In previous years, when the competition was organised in the southern port of Kismayo, the first prize included an RPG (rocket-propelled grenade launcher).

Generous multiculturalist that I am, I was going to allow the logic of certain pastoral populations—Appalachians, say—making a prize of a hunting rifle or squirrel gun. But what do you hunt in Somalia (besides Christian missionaries), and what do you hunt anywhere with an RPG?

Besides, in the middle of a drought and a famine, kids would probably rather have a Slurpee or even a mango smoothie for their Koranic efforts than a hot, heavy automatic weapon.

But, from the BBC archives, we learn that Somalia was not always thus:

I remember the days spent swimming and having picnics and then, in the evening, we would go out to the cinema or even to the theatre.

That was when we still had a government.

And in those days we had embassies here in Mogadishu for all the other countries in the world.

So many foreigners lived here. It was so cosmopolitan.

Not xenophobic like it is today.

My city was beautiful and we had tranquillity.

Mogadishu used to be the best city in Africa.

A place where your family and friends were there. A normal life. It was a wonderful life.

I can’t see any way how we can have that life again.

Twenty years ago the hotel I am staying in – the Sahafi – was one of the best hotels and the area was like Chelsea in London. It was a rich area and very nice at that time. It was the heart of the city.

I could mock and jest, make light of their sorrow and misery, but I’m not feeling it. I never knew that Mogadishu, but I accept that they did, and that it is gone, perhaps forever. Even Somaliland wants nothing to do with it.

So, all I can say is that civilized people should treasure and protect what they have. Israel, America, the West—remember Mogadishu, the London of East Africa.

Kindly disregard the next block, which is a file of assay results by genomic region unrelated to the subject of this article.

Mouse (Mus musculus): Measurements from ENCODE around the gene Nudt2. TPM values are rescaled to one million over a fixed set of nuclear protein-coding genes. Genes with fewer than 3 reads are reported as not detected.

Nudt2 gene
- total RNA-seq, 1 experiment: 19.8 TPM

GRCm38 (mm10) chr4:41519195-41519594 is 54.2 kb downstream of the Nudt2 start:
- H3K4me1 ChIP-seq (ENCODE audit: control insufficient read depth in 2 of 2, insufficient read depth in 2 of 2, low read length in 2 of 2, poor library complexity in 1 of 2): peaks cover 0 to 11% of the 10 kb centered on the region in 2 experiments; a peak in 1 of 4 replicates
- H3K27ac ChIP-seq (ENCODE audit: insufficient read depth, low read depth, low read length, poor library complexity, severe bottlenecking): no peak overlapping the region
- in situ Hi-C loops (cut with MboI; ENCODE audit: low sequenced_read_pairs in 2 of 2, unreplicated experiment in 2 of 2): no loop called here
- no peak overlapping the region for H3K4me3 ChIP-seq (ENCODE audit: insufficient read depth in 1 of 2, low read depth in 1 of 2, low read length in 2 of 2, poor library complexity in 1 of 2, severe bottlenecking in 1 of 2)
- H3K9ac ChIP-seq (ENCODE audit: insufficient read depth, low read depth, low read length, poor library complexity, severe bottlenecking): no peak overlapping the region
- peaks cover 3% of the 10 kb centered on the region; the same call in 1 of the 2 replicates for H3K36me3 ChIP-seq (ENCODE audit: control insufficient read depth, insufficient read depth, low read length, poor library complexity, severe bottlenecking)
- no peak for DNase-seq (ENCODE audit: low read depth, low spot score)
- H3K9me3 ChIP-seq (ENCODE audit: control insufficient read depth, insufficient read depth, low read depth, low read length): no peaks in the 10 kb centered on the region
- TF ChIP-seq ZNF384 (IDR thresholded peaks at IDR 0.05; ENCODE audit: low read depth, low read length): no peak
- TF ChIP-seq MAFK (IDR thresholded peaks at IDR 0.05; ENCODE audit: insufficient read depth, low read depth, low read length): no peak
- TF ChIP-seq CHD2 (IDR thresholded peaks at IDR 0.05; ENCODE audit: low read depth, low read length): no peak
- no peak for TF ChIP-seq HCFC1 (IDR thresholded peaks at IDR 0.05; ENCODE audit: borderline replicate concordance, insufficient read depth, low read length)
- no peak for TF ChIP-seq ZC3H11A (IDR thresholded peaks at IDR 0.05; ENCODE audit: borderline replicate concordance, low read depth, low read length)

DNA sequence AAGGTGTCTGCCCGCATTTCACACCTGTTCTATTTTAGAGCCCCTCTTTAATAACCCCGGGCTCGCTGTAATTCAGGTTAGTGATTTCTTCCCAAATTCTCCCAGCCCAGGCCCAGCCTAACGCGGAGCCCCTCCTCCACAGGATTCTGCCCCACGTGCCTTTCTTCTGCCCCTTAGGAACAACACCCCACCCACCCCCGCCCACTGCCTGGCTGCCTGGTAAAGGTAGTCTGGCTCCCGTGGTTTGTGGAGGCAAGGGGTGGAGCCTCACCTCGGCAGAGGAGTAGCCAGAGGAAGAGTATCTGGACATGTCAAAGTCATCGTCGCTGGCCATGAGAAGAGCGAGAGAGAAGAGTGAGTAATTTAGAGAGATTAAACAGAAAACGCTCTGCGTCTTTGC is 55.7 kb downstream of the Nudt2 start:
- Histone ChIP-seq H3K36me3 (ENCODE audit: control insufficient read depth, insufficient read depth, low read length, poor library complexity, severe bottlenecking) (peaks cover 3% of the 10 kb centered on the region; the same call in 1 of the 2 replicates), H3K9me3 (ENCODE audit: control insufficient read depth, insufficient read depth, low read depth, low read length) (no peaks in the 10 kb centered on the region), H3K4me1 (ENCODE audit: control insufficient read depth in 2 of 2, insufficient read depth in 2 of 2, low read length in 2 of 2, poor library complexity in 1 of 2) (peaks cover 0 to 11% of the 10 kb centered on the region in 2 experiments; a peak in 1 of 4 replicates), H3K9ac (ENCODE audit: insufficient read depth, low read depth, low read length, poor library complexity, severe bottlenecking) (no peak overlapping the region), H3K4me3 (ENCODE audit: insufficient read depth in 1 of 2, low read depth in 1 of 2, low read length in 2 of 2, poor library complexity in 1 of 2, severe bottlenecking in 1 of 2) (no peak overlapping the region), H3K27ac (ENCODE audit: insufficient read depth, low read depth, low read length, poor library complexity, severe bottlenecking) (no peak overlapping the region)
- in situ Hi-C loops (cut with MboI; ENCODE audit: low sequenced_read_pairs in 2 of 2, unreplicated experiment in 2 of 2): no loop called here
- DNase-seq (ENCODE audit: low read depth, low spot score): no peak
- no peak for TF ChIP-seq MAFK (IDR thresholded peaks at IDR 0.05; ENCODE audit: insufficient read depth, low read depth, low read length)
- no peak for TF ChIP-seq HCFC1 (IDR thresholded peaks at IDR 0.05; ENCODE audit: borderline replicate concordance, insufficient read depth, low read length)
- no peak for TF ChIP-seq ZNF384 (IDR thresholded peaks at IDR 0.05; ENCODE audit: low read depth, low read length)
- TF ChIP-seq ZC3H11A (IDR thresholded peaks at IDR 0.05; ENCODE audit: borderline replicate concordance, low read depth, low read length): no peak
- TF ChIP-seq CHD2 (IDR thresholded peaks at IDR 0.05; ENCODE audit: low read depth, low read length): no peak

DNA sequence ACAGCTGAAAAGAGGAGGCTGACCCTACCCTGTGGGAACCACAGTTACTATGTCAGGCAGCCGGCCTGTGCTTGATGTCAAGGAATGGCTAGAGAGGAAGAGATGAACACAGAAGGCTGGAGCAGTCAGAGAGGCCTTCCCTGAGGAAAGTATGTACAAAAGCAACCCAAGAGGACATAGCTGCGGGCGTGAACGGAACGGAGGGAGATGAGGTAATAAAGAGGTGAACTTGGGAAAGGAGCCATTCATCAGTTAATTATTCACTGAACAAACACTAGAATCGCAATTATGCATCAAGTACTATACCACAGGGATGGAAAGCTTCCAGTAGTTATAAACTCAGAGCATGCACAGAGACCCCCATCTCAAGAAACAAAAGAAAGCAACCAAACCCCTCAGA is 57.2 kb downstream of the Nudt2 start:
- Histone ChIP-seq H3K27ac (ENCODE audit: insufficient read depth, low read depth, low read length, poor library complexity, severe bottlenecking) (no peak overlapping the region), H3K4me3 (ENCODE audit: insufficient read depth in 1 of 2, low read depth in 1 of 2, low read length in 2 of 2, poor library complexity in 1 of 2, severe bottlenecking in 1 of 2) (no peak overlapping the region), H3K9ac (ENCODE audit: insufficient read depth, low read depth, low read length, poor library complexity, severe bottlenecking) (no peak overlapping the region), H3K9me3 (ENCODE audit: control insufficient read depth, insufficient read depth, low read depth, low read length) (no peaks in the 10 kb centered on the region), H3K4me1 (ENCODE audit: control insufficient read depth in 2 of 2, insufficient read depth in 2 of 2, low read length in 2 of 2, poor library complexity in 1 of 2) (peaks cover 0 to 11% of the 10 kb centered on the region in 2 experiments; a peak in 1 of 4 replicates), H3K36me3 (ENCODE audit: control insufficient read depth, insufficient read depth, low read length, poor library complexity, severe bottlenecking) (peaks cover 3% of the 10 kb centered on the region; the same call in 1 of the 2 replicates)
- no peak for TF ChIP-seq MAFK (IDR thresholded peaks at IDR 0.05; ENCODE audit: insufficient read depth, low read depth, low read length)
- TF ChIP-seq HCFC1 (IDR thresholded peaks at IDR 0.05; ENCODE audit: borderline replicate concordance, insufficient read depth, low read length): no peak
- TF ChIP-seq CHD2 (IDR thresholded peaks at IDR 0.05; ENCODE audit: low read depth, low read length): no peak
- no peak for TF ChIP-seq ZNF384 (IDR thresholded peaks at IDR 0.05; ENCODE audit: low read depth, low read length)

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Glass Half Empty

I’m old enough to remember Biafra. Yeah, that was a good idea.

So, it takes more than your run-of-the-mill famine to get my attention.

750,000 is a good (I mean bad) start.

But assigning blame? Convince me:

[H]ere is my top 10 compilation of alleged culprits for your consideration – drawn from conversations with experts, diplomats, Somali officials, foreign aid workers and some of the hungry themselves.

I will leave the blindingly obvious – the drought itself – out of it. But please weigh in with your own lists or arguments.

1. The US – only interested in Somalia in relation to the “war on terror”, piracy and oil – according to many.

Washington is extremely squeamish about allowing even a cent of aid money to get into the hands of al-Shabab, the militant Islamist group which controls large parts of Somalia and is linked to al-Qaeda.

It results in a kind of ambivalent attitude to aid in Somalia that has hamstrung plenty of crucial humanitarian programmes.

“The Americans want to be half pregnant,” was how one top European official put it to me, in disgust.

Nothing gives me greater pleasure than blaming the current regime in Washington. And in that category, nothing gives me greater pleasure than pointing out this regime’s betrayal of Africa (like a half-brother), especially compared to the previous administration (see fight against AIDS).

But seriously? The US is the number one culprit in the pending famine in Somalia? How about Somalia itself? And by quoting an anonymous “European official”, you’ve lost me.

What else you got?

2. The UN’s World Food Programme (WFP) – the one organisation with the real muscle to end the famine, but because it is heavily dependent on US funding, and tied up in beltway politics, WFP has struggled to secure the necessary guarantees to access al-Shabab territories.

To be fair, it is a lot more complicated than that – as I’ve seen first hand. WFP has had many workers killed in Somalia – giving it every reason to be cautious.

Oh, so now we’re being fair. Wouldn’t it be fair to mention the USA’s history in Somalia?

4. Al-Shabab – they have killed aid workers and blocked outside help from getting in. What more is there to say?

Well, I’d say place it a lot higher than No. 4.